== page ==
Sandoz files petition against Ranbaxy over Nexium
Drug firm Sandoz Inc has filed a petition with the USFDA asking the health regulator to withdraw 180-days marketing exclusivity granted to Ranbaxy Laboratories for a generic version of Nexium, a drug used to treat stomach ulcer.
New Delhi: Drug firm Sandoz Inc has filed a petition with the USFDA asking the health regulator to withdraw 180-days marketing exclusivity granted to Ranbaxy Laboratories for a generic version of Nexium, a drug used to treat stomach ulcer.
In its citizen petition to Commissioner of Food and Drugs of the US Food and Drug Administration, Sandoz said Ranbaxy failed to obtain tentative approval of its abbreviated new drug application (ANDA) for generic Nexium within the stipulated 30 months period.
"Based on the apparent date on which Ranbaxy's ANDA was submitted to FDA and the date on which it received tentative approval, Ranbaxy has forfeited its 180-day exclusivity under forfeiture condition," the petition said.
When contacted Ranbaxy officials declined to comment.
Citing data on USFDA website, Sandoz in its petition further said Ranbaxy received tentative approval of its ANDA for 20 mg and 40 mg of Nexium (esomeprazole magnesium) on February 5, 2008, although the actual date of submission ANDA application has not been publicly disclosed.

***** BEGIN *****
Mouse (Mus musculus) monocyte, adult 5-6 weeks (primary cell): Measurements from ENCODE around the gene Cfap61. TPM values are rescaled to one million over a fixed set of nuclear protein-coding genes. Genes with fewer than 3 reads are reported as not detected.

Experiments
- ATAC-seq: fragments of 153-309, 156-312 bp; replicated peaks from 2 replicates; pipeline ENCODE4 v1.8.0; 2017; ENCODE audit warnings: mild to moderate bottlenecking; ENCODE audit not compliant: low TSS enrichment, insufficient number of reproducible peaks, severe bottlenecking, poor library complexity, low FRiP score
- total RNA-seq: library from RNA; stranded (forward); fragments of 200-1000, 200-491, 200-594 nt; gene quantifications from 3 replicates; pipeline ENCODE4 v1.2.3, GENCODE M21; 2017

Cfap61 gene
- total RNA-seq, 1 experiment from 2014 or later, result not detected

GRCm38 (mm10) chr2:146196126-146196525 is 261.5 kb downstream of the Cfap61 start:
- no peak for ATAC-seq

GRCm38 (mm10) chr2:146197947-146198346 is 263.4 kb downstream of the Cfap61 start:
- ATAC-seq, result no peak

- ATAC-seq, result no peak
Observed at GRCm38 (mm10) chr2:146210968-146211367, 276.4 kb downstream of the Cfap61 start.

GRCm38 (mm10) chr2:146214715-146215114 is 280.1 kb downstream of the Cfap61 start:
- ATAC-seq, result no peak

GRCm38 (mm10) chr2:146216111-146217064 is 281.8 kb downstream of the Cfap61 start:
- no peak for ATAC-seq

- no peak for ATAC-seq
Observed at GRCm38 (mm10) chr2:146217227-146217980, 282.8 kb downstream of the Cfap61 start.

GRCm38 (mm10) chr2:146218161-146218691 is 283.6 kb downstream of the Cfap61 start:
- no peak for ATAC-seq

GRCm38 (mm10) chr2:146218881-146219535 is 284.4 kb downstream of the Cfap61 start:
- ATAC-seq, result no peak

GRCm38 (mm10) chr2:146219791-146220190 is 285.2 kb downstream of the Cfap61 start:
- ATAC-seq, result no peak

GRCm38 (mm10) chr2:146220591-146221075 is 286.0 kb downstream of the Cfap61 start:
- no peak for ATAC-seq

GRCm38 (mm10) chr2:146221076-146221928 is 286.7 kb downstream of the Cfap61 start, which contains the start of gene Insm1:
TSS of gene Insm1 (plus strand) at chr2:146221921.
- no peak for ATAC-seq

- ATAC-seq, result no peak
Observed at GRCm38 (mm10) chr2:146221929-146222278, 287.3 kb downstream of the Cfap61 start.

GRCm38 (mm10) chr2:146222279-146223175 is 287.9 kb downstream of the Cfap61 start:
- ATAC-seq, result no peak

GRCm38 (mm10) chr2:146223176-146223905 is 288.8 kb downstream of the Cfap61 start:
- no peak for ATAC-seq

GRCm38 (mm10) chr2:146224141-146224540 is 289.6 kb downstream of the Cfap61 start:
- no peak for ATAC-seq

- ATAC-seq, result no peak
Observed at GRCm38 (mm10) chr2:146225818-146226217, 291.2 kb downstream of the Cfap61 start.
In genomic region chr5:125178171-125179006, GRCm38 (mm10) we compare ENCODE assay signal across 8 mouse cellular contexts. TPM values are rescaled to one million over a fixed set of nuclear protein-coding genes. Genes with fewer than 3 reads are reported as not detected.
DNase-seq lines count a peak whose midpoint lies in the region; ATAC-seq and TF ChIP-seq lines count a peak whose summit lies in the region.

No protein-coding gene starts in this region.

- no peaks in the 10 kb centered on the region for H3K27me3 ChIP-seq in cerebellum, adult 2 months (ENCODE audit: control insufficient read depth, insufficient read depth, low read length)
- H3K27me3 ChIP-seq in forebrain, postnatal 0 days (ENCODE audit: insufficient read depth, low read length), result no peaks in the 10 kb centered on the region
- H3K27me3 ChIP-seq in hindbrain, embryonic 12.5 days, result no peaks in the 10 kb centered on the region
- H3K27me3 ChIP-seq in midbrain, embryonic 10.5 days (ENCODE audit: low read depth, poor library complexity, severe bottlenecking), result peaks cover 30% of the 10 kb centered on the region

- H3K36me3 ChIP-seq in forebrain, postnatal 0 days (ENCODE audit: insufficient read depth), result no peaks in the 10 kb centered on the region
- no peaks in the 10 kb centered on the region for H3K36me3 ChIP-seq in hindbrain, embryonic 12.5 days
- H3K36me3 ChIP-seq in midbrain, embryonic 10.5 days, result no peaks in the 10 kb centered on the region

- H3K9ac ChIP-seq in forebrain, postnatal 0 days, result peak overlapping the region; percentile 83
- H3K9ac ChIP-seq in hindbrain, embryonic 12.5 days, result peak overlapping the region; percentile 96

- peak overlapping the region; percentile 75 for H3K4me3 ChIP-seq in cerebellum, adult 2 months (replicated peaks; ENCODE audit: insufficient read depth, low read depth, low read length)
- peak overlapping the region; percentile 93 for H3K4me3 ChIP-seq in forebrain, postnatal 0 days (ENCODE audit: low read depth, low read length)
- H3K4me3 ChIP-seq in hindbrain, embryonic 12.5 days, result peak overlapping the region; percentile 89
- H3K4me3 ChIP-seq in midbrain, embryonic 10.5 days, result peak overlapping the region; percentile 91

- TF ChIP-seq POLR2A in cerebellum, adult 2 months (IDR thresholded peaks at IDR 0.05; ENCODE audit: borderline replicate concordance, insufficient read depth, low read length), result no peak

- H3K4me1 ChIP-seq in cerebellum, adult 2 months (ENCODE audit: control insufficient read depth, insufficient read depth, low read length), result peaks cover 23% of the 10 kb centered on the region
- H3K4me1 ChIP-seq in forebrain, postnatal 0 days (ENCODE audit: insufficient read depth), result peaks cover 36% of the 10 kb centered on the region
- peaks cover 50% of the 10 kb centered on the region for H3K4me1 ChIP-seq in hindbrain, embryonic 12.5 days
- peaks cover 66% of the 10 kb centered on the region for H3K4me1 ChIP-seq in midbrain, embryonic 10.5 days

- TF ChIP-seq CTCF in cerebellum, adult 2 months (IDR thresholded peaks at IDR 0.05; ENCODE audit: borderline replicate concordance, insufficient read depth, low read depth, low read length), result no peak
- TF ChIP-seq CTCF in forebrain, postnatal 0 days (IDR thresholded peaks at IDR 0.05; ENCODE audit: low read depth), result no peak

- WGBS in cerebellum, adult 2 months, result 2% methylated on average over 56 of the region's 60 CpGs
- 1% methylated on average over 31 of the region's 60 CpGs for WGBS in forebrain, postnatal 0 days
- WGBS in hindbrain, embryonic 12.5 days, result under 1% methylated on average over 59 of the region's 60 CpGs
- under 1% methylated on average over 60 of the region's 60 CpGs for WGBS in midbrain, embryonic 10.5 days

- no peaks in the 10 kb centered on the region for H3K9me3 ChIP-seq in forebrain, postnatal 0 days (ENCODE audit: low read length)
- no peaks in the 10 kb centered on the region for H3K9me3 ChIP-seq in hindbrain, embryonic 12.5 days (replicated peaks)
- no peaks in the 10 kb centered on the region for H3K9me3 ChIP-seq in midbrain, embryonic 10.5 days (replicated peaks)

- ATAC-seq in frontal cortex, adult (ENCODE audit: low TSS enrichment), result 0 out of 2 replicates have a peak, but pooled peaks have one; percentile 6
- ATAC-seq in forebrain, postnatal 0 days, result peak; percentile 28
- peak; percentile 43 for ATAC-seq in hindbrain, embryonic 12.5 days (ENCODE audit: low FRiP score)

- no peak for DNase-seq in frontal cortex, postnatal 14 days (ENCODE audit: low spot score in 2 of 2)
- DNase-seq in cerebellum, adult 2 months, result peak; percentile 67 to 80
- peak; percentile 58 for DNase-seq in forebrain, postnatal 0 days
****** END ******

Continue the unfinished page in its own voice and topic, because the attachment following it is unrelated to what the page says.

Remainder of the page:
According to it, Ranbaxy's 30-month period to obtain a tentative approval ended on February 4, 2008.
"In other words, February 4, 2008 is the last day that is "within" 30 months of August 5, 2005. Ranbaxy's tentative approval date of February 5, 2008 is one day after expiration of the statutory 30-month period," it said.
Under this reasoning, Ranbaxy did not receive tentative approval "within" 30 months of ANDA submission as required, and has thus forfeited its 180-day exclusivity rights under forfeiture condition.
Ranbaxy had settled patent litigation with AstraZeneca in 2008 over Nexium and by virtue of being the first company to file ANDA challenging the patent it was given the approval to sell the generic version of the drug for 180-days when the patent expires in May 2014.